An inkjet printer (not shown) can be utilized to deposit droplets of a conductive ink onto the substrate 20 in a pattern to create the first conductive pathway 12. The pattern derives from the orientation established by a programmer and automatically rendered by a computer software package after the programmer inputs a series of design rules providing a metes and bounds for the layout of the circuit 10. The computer software package compiles an electronic design file with instructions specific to a printer engine, where the instructions characterize the location (in two dimensions) upon the substrate where conductive ink should be deposited and the frequency with which conductive ink should be deposited at a given location (thickness; i.e., a third dimension) to eventually form the conductive pathways 12, 14, 16, 18. Likewise, the electronic design file may also include instructions regarding the location (in two dimensions) upon the substrate where dielectric and/or ink receiving layer material should be deposited and the frequency with which the dielectric and/or ink receiving layer material should be deposited at a given location (thickness; i.e., a third dimension) to isolate the conductive pathways and possibly provide vias to receive the conductive ink and also to provide porosity or channels to divert the carrier fluid in subsequent depositions of conductive ink if necessary. When multiple printers are utilized to deposit the conductive ink, the dielectric material, the ink receiving layer and the “electronic design file” may actually comprise two or more design files separate and distinct from one anther with instructions specifically designed for each printer utilized. Those of ordinary skill should be familiar with the computer software packages and the general concept of design rules sufficient to program and bring about an electronic representation of an exemplary printed circuit 10 by following the teachings of the present invention.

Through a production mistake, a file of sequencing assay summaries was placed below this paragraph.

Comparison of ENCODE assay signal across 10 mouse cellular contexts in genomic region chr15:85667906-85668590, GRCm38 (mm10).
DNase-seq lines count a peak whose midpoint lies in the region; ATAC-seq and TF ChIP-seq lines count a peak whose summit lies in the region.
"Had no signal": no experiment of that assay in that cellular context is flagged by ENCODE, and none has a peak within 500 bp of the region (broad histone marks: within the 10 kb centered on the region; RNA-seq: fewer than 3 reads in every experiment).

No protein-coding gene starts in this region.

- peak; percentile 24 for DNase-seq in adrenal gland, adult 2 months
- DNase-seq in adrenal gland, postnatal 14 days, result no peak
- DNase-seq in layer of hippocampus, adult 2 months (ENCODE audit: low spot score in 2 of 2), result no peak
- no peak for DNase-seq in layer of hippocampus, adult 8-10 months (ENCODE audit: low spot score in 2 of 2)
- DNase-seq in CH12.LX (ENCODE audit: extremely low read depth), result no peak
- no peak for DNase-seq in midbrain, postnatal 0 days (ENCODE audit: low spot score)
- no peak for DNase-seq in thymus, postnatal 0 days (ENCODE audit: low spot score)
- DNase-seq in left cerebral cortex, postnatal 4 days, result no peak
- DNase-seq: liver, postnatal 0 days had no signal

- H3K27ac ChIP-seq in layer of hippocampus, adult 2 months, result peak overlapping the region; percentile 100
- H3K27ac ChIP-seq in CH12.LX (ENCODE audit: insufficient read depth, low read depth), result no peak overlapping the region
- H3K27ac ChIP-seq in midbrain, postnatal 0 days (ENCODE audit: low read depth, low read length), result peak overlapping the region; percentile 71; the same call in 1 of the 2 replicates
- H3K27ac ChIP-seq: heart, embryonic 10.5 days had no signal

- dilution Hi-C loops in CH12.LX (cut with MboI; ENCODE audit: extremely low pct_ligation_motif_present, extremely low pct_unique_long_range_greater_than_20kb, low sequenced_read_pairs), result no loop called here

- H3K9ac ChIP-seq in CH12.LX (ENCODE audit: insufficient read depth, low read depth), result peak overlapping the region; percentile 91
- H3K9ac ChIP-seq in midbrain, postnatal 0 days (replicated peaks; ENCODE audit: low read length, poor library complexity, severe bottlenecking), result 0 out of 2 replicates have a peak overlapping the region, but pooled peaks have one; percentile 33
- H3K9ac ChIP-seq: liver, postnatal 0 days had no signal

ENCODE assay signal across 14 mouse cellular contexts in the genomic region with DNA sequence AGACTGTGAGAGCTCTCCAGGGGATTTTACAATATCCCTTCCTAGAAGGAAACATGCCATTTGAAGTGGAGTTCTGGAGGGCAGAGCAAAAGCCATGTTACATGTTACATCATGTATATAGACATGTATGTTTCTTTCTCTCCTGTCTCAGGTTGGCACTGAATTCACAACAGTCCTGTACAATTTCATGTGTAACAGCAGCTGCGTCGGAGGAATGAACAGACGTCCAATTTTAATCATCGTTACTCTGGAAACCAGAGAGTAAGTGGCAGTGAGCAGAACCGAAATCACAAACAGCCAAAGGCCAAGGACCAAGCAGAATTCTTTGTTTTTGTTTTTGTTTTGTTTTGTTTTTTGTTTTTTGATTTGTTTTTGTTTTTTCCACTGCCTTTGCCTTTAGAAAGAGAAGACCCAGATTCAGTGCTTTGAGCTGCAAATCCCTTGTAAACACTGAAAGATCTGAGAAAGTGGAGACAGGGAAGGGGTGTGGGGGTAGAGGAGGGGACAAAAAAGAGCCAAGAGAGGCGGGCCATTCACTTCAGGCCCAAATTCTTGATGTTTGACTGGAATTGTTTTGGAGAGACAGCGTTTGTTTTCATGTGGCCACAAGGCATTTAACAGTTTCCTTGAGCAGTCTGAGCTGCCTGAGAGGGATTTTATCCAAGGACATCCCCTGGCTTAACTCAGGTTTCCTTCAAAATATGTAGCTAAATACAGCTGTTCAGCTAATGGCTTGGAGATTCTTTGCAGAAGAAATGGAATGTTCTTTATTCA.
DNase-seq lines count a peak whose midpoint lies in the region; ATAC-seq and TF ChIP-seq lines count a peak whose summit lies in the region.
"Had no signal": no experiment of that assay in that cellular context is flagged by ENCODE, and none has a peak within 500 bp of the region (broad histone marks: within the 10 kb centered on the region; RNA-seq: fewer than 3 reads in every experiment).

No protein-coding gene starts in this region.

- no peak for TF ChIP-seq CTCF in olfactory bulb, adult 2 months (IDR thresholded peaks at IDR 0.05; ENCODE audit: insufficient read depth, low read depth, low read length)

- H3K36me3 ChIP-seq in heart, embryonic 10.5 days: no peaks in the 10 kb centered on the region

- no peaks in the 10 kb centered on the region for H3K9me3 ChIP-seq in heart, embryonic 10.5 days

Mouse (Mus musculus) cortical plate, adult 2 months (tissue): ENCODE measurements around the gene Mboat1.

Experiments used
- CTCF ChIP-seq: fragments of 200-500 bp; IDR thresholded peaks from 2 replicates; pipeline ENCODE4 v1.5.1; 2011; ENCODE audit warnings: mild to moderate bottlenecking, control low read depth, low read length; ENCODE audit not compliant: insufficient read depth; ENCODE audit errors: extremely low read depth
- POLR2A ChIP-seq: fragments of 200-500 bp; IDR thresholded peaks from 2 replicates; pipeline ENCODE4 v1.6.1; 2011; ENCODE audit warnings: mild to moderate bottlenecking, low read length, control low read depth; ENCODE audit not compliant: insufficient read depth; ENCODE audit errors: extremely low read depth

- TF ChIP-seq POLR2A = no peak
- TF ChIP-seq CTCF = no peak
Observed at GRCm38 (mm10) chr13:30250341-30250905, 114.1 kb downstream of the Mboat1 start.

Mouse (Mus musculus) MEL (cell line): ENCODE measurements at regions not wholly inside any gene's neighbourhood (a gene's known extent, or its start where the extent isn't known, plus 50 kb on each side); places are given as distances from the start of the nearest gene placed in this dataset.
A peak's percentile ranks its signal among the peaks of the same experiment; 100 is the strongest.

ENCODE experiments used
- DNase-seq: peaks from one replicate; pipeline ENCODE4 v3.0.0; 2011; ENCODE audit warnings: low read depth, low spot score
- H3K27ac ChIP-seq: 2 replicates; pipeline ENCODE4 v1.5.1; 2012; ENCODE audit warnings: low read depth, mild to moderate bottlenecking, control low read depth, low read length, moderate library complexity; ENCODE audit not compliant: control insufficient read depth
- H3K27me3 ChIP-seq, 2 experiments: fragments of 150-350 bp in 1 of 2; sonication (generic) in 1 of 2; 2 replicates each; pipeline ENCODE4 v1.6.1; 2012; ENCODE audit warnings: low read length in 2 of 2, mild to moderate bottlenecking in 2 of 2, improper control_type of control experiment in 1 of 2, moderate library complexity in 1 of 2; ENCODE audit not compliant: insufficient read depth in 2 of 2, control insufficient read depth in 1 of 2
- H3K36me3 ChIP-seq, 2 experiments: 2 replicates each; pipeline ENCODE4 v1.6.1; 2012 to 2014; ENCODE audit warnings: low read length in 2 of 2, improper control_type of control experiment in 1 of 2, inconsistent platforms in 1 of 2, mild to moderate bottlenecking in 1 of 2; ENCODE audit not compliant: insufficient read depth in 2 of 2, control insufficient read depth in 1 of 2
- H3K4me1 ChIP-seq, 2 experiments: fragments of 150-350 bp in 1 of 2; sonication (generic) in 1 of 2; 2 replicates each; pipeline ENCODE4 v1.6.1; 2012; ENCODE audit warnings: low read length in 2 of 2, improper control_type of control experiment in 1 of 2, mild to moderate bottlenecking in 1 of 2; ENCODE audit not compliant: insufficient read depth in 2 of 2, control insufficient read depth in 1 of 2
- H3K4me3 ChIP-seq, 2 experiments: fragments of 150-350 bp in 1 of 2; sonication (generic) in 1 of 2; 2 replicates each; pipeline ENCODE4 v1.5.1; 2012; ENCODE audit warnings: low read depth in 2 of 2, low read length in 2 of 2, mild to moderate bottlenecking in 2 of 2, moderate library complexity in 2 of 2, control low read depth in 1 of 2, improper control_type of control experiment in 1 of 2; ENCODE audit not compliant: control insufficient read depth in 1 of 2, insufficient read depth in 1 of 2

In accordance with the instructions embedded in the electronic design file, the printer engine of the inkjet printer orients at least one of the substrate 20 and the printer nozzles to initiate the deposition sequence. Once the printer nozzles are oriented with respect to the substrate 20 at a starting location, the deposition instructions are carried out by the printer to selectively deposit droplets of conductive ink onto the substrate, thereby forming the first conductive pathway 12 on the top of the substrate 20.

The highly uniform nature of the ceramic particles 24 comprising the first layer of the substrate 20 provide relatively uniform channels 28 or pore volume between the ceramic particles for the diversion of the carrier fluid from the conductive particles. As droplets of conductive ink are deposited onto the surface of the ceramic particles, a portion of the carrier fluid from each droplet is immediately drawn into one or more of the channels 28 or pores. This diversion of the carrier fluid acts to decrease the surface area of the substrate 20 that the droplet covers. This substrate and its associated diversion layer of silica 24 is in contrast to a substrate where the bulk of the fluid is retained on the surface of the substrate for a significant period of time, which allows the droplet to spread outward after initially contacting the substrate and further cover a greater surface area with a droplet having an analogous volume. It should be noted that the silica can be supplemented or replaced by alumina.